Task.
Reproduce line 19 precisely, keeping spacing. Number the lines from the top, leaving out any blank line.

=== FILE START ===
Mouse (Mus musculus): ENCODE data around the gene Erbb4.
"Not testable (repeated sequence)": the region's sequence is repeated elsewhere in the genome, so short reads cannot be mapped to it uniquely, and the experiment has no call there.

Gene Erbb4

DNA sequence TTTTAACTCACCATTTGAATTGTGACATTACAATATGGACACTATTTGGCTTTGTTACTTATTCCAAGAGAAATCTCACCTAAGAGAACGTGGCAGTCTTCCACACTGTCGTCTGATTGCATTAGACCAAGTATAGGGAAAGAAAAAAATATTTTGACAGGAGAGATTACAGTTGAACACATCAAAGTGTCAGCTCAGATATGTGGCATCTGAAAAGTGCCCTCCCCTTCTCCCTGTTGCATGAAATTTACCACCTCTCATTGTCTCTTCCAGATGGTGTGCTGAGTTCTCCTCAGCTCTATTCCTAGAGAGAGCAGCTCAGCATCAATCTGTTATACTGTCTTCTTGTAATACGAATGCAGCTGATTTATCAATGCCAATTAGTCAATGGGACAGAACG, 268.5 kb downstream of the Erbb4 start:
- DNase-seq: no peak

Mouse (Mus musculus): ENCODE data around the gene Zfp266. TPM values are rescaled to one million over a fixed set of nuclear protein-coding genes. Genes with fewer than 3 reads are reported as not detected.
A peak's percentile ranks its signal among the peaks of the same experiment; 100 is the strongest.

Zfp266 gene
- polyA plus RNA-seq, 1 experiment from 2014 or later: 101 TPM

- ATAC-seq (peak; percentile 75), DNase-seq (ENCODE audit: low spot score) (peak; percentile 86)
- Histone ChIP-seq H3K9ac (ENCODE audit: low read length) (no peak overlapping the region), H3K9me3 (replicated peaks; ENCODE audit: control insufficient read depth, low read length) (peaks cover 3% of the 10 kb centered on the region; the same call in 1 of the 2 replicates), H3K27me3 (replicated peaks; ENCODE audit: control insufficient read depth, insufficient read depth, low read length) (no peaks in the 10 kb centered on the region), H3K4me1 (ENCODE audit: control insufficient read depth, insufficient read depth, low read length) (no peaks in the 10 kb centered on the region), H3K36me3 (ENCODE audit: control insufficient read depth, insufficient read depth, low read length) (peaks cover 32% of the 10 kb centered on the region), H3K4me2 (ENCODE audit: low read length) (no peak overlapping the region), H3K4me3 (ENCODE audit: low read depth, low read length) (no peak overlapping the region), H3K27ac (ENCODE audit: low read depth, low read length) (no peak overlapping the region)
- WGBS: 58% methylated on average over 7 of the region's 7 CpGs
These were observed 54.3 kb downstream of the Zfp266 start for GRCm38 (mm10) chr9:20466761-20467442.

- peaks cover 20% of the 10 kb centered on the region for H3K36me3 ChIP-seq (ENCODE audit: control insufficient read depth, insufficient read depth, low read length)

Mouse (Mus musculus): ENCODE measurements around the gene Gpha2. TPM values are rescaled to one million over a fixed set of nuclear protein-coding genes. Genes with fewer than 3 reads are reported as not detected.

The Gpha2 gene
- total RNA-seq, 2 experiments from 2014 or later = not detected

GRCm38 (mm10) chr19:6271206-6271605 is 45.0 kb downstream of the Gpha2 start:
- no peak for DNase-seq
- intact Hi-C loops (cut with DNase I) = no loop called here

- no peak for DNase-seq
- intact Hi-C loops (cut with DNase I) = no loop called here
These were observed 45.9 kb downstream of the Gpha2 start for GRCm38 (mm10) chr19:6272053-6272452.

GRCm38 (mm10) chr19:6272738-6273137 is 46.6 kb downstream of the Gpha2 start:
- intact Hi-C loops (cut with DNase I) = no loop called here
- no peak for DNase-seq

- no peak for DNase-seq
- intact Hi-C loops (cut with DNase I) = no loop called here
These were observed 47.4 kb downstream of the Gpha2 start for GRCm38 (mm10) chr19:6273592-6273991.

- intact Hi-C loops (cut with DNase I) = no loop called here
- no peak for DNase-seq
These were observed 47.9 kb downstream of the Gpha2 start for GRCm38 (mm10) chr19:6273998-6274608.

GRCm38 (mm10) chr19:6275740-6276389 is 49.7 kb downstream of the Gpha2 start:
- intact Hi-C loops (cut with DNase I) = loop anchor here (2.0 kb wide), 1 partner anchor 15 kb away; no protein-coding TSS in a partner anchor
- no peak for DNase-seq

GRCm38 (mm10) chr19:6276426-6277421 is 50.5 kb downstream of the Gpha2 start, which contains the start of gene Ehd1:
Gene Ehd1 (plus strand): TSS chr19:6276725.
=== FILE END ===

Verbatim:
- no peak for DNase-seq